Hello!If we talk about "beams and cameras," then in the competent CG algorithm everything is calculated relative to the camera, except for the photon mole except that, after all, why count the rays that did not hit the camera? You as the user do not have a difference from which side the check is made to hit it. A beam from the light flies into the scene and "checks" whether it hit the camera or vice versa, the camera "probes" the scene with its rays and determines whether the particular visible point is lit by light. Of course, in the second case, the miscalculation is more optimal, albeit with the need to issue additional. Rays from the camera, since in this case only "useful" rays are taken, the effect of which will be visible on the renderer and the computational time is not wasted on the rays that "flew away" into space away from the scene or are not visible from behind some object.If you think of the "real world", then the idea should be like this:- Light released the beam- The ray hit the surface and reflected- The beam reflected from the surface hit the camera- The camera recorded its color- We got a pixel on the final renderThat is, it's the lights that have to check if their beams get into the camera.Then the question becomes, and what about the beam that did not hit the camera and we will not see it on the renderer? It turns out that it will have to be calculated. That in turn, entails a huge waste of resources, regardless of whether they see the result or not, whether these rays will be seen on the render or will be. That is, the introduction of a light source into the scene automatically complicates its calculation by the number of beams produced by these sources, even if 99.99% of these rays do not enter the camera and will not be visible on the render.This is not very reasonable😁That is why, "reasonable" rendering algorithms operate "from the reverse", that is:- The camera releases a beam (it's not light and does not carry information from the illumination, not to be confused with the beam from the light, it's just "feeler") in the visible part of the scene in front of you- If he gets into the visible camera point in the scene, he spends a straight line to all the light sources in it and "looks" whether there is an unobstructed hit in the light, that is, if it is not blocked by an obstacle (geometry in the scene)- If a straight line (also exactly the same beam as a matter of fact) gets into the light, then the illumination (to become brighter depending on the brightness of the light) is transmitted to the calculated point in the scene, if not, then the brightness of the point does not change.- The camera records the color of the point- We got a pixel on the final renderAs a result, rays that do not affect the illumination of the scene can not be calculated from the lights, moreover, a limited number of "feeler" rays from the camera to the scene is produced for each pixel and does not depend on the number of lights. As a result, we get an optimized calculation of the lighting of the scene, "feeling" it from the camera and not vice versa.How each individual GI algorithm works already is already covered in the lessons. Just keep in mind that these are independent Render Elements for compositing the final render.If you have more specific questions, then ask them more literally and we will try to help😉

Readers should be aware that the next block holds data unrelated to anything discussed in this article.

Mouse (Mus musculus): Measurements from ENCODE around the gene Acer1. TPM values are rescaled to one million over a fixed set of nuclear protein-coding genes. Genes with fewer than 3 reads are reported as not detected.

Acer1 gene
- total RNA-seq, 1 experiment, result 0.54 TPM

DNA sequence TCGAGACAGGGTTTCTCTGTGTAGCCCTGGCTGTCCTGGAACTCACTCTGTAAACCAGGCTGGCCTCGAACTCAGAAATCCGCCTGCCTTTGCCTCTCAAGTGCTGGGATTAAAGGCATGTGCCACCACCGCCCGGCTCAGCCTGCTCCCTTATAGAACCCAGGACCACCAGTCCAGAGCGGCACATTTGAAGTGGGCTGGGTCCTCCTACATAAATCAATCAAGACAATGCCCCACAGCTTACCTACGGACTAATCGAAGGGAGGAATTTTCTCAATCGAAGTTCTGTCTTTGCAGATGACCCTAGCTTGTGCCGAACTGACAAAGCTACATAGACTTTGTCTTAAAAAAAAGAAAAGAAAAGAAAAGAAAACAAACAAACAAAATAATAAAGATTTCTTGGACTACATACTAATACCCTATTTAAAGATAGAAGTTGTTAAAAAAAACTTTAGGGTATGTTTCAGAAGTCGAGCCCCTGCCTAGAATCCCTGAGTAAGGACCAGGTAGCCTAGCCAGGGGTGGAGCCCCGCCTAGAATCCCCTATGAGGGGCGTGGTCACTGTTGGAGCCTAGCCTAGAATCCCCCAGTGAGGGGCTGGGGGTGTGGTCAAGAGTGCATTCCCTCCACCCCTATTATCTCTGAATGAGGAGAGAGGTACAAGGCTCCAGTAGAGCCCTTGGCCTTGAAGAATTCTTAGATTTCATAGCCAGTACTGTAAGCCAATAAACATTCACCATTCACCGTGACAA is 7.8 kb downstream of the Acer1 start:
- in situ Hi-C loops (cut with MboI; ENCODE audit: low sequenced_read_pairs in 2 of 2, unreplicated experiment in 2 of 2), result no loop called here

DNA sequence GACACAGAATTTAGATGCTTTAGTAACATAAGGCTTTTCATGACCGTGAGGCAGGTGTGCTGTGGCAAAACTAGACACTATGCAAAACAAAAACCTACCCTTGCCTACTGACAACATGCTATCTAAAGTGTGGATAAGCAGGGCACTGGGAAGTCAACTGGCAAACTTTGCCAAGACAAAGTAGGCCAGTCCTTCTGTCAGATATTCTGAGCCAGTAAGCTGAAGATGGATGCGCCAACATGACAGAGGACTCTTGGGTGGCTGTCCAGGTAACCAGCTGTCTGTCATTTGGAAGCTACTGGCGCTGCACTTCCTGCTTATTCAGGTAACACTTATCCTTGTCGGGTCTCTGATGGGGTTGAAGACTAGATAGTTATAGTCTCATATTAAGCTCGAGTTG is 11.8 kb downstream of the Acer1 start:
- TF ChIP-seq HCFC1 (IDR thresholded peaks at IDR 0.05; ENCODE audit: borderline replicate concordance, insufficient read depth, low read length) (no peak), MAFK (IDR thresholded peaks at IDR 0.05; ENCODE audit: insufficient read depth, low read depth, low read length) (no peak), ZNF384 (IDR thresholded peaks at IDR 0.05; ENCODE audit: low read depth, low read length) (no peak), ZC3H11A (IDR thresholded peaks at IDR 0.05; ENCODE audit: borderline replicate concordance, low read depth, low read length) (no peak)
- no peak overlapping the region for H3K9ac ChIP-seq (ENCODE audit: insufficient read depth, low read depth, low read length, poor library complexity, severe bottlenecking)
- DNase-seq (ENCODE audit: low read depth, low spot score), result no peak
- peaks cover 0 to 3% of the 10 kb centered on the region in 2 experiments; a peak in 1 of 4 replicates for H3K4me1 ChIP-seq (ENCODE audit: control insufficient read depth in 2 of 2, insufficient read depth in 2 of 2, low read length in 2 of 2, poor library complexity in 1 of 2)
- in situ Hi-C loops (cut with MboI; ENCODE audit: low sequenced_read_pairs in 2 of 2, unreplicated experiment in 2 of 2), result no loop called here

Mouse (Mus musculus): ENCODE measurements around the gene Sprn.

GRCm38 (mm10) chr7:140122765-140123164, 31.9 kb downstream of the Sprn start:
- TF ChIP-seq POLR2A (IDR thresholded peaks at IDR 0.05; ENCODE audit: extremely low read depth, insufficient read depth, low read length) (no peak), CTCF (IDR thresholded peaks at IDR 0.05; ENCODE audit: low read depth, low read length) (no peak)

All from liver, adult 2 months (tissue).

Hello!A very important point that should be clearly understood is that each effect in the final rendering of 3d rendering is a separate renderer, sometimes completely independent of the others. What you see in the final is not the result of counting the color of each pixel by a direct logical change in color. There is no such thing as direct light, then its first bounce, then from the first bounce of direct light, the second bounce, etc., and only then the pixel color is recorded.Primary and Secondary Bounces, these are separate render-elements that are calculated each separately into their own image and then, as layers in Photoshop, superimposed one upon another when forming the final render. That is, the direct light is considered separately, then it is written into the render-element, the GI components are separately considered, and each is written into its render-element, and then they merge in the finale.Now as to the sequence of their miscalculation. It would be logical to assume that by calculating the direct light, the renderer betrays this information further to the Primary Bounces engine, which, from the calculated direction and the color of the direct rays, forms the first rebound. Then, this information is passed to the Secondary Bounces engine, which in its turn from the already calculated primary rebound similarly forms the subsequent ones. Then it turns out that the quality of Primary Bounces depends directly on the quality of direct light calculation, and the quality of Secondary Bounces directly depends on the quality of Primary Bounces and the calculation of direct light combined. In other words, if the PB card, for example the Irradiance map is blurred and not accurate, then SB, for example Light Cache, will be even worse. Right?And here it is not😁 The quality of the "secondary" does not depend on the "primary" for each render-element is considered separately!You ask why LC standing in the secondary, is considered before IM standing on the primary? But why do not you ask what IM does not consider direct light first, but calmly perceive its miscalculation during the final rendering after the rendering of the secondary lighting?I want to say that the specific information directly from the developers of V-Ray, explaining the "inner kitchen" of the work of their renderer is nowhere to be found. At least I do not know where to get it. Nevertheless, according to the functions and nature of the work, we can assume that Light Cache, for the calculation of secondary bounces, INDEPENDENT calculates both direct light and a primary bounce. That's why, on the LC preview (tick Show calc. Phase), we see a noisy, but quite full-fledged image, obviously containing both direct light and a primary rebound as well. For this reason, LC can deliver Store Direct light information to the final renderer😁 Apparently, it is for these reasons that it is calculated first, so that, if necessary, subsequent miscalculations can use its information for their needs. Those to me less, if they do not use this information, it could be calculated after the Irradiance map, just the developers did not steal with the change of order depending on the activated checkmarks in the Light Cache settings. Just made it a miscalculation first and all.As for the Irradiance map, here it does not know how to independently calculate the same as Light Cache, so it can only work in Primary Bounces. Where does she take the information from direct rays? Surely, too, as it counts them themselves. In the official help, there are some explanatory pictures, for example:Nevertheless, there is no specific textual explanation.